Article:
The last post generated some very interesting comments and questions, which I wanted to address. Unfortunately, some people misinterpreted the post as a "the best scores Nehalem and Shanghai can get in Linpack" review.
 
So let me make this very clear: this and the previous blogpost are not meant to be a "buyer's guide". The Nehalem desktop system and AMD "Shanghai" server are completely different machines, targeted at totally different markets. Normally, we should wait for the Xeon 5500 to run these kind of benchmarks, but consider this a preview out of curiosity.
 
Secondly, we were not trying to get the highest possible LINPACK scores on both architectures. We wanted to use one binary which has good optimizations for both AMD's and Intel CPU's. Fully optimized binaries won't even run on the other CPU. Our only goal is to get an idea how the Nehalem and Shanghai architectures compare when running a "LINPACK" alike binary which is optimized to run on all machines.
 
Thirdly, this is not our review of course. This is a blogpost which talks about some of the tests we are doing for the review.
 
MKL on AMD?
Using the Intel Math Kernel Libraries on an AMD CPU is of course a good way to start some heavy debates. As I pointed out in the last blogpost however, in some cases, the slightly older MKL versions still do a very good job on AMD CPUs when you benchmark with low matrix sizes. You don't have to take my word for it of course.
 
Compare the Intel Linpack 9.0 (available mid 2007) with the binary that AMD produced at the end of 2007. AMD made a K10 only version using the ACML version 4.0.0, and compiling Linpack with the PGI 7.0.7 compiler (with following flags: pgcc -O3 -fast -tp=barcelona-64).
 
All the benchmarks below are done on one CPU with 4 GB (AMD, Intel Xeon) or 3 GB (Intel Core i7). Speedstep, Powernow! and Turbo mode were disabled. 
 
LINPACK version 2007
 
As predicted, the ACML binary which was compiled with 2007 compiler is slower than the MKL "2007" version also compiled in 2007. The MKL version runs on any CPU that has support for (S)SSE-3, so it continues to be a very interesting one for us to test. As you can clearly see from the Xeon 5472 (3 GHz) score, it is not fully optimized for the latest 45 nm Intel CPUs with SSE-4. It is a good "not too optimized" version which can be used on both Intel and AMD CPUs.  You can clearly see this as the 3 GHz Xeon 5472 is behind the AMD Opteron 8384. If this Intel Binary was giving the AMD CPUs a badly optimized code path, this would not be possible.
 
As we move forward to 2008,  we have to create a new binary as both AMD and Intel's fully optimized Linpack versions will not run on the competitor's CPU. Intel released the Linpack benchmark version 10.1, which is not fully optimized for the "Nehalem" architecture, but for 45 nm "Harpertown" family.
 
AMD has created a new Linpack binary using ACML 4.2 and the PGI 7.2-4 compiler.  Below you see how the two CPUs compare.
 
LINPACK version late 2008
 
Bottom line is that these LINPACK benchmarks are moving targets like the SPEC CPU benchmarks, as the compilers and libraries used are just as important as the CPUs.When the Xeon 5500 will materialize, LINPACK performance will probably be higher as the binary is built for the "Penryn/Harpertown" family.
 
While it is useful for the HPC people to see which CPU + compiler can offer the best performance, it is also interesting to understand what kind of performance you get when you compile binaries that have to run on all current CPUs. It is pretty hard to compare CPU architectures if you are using totally different binaries.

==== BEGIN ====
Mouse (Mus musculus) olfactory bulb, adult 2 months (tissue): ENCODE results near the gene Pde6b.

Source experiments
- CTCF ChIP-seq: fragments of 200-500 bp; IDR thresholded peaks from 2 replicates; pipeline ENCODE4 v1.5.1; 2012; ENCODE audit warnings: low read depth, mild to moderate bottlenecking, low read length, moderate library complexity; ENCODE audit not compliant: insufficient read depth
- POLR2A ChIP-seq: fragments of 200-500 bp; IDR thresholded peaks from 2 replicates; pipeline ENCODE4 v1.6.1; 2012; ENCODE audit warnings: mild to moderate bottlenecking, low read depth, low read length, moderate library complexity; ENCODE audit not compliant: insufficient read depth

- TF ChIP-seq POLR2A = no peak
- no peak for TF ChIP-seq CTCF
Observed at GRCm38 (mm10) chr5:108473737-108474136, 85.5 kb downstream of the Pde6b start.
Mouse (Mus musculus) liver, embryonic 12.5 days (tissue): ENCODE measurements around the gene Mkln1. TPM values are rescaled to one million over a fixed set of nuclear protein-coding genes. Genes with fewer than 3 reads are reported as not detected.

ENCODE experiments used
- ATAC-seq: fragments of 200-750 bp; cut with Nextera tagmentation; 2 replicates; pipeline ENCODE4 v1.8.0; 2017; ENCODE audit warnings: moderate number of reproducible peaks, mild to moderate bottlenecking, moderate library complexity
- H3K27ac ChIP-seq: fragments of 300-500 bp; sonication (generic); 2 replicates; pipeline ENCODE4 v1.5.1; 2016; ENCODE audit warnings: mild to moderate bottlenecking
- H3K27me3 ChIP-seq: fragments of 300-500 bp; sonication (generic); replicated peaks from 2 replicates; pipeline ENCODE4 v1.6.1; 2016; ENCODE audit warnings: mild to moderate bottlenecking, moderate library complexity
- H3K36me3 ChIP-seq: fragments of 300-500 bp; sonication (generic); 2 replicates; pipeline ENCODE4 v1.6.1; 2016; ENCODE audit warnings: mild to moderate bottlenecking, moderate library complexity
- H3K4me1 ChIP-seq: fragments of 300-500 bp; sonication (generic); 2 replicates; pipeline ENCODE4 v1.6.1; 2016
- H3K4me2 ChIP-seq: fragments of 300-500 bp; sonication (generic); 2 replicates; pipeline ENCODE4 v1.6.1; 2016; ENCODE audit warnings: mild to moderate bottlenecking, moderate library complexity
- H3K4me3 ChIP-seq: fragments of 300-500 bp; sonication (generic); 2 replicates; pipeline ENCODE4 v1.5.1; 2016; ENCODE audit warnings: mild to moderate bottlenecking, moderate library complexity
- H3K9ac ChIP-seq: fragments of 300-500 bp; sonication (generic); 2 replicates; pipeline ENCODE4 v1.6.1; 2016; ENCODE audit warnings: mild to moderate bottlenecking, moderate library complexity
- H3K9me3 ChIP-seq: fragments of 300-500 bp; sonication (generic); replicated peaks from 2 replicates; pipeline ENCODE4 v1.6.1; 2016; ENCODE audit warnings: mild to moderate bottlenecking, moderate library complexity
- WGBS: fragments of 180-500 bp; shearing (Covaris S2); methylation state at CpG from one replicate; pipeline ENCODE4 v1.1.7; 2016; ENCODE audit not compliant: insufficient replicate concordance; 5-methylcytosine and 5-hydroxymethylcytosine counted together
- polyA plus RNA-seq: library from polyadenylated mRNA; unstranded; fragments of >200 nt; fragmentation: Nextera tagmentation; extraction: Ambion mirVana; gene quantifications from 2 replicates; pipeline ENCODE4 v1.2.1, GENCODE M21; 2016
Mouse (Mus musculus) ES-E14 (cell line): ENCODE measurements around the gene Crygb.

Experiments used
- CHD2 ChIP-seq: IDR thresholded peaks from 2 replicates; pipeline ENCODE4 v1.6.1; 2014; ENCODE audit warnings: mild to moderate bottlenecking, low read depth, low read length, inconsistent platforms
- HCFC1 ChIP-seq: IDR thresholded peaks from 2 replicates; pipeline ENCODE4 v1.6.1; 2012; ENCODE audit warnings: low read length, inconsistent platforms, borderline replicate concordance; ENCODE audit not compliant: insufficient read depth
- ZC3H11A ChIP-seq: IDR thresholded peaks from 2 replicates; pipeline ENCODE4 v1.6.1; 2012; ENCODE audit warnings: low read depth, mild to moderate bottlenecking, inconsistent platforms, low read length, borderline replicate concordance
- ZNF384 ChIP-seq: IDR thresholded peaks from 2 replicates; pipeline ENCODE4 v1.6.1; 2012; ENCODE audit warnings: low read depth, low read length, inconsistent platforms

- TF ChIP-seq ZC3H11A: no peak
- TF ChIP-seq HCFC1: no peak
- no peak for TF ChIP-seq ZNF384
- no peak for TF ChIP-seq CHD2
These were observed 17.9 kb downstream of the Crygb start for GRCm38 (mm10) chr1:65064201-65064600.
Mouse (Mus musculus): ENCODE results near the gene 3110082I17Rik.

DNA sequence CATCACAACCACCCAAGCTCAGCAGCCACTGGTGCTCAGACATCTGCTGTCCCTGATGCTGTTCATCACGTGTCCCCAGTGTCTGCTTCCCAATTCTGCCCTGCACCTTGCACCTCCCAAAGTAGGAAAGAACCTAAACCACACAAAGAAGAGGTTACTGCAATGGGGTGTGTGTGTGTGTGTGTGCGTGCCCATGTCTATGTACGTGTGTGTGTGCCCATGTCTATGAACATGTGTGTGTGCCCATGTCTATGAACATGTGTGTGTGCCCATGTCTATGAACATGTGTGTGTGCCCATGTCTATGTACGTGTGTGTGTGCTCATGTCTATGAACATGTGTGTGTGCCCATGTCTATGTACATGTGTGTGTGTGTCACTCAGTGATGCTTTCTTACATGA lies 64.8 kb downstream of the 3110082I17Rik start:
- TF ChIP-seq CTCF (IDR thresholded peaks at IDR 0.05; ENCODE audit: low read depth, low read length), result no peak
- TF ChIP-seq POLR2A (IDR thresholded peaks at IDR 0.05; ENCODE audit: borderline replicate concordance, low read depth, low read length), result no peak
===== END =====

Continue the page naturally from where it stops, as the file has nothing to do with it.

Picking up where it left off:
In the next post we'll delve a bit deeper on what is happening with Hyperthreading, Linpack and the new architectures.
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  • piesquared - Saturday, December 13, 2008 - link

    Johan, an honest question seeking an honest answer. I know you've said in the past that virualization articles are complicated and time consuming. It's been almost a month now. As you know, virtualization is THE feature the industry is begging for going forward, and is one of, if not the strongest feature of Shanghai. I'm just wondering why you didn't make this a top priority in your testing, and if we shouldn't expect to see any articles or reviews in this regard, until Intel has something that competes. It is really starting to look that way, but I hope i'm wrong as i've had alot of respect for you in the past. I doubt Core i7 will be all that competitive for VM, but even so, i'll be extremely dissapointed if it miraculously makes an appearance. Especially given the time to market between the two server parts.

    Anyway, i'll continue to wait.................................
    Reply
  • twilkens - Monday, December 08, 2008 - link

    Johan,
    Long time since we talked. I spoke with Joshua in TX and he informed me that he sent you some data on how to run and a binary with the latest ACML. You used that in your update, right? ACML 4.2 is quite a bit faster than 4.1 and uses a new algorithm which will be pushed out to all of ACML in the next year.

    Another question I had, did you run HPL? There's a hpl.dat file there which needs to be tuned. Like you said in the review.. the chip's important, but so is the software (aka library but also that hpl.dat file). In the hpl.dat file there's an NB parameter. For ACML 4.2 that parameter is best set to 168. For MKL, ATLAS and GOTO they have their favorites so fyi if you switch libraries you also need to tune that parameter. Don't know if you knew about this but .. there it is.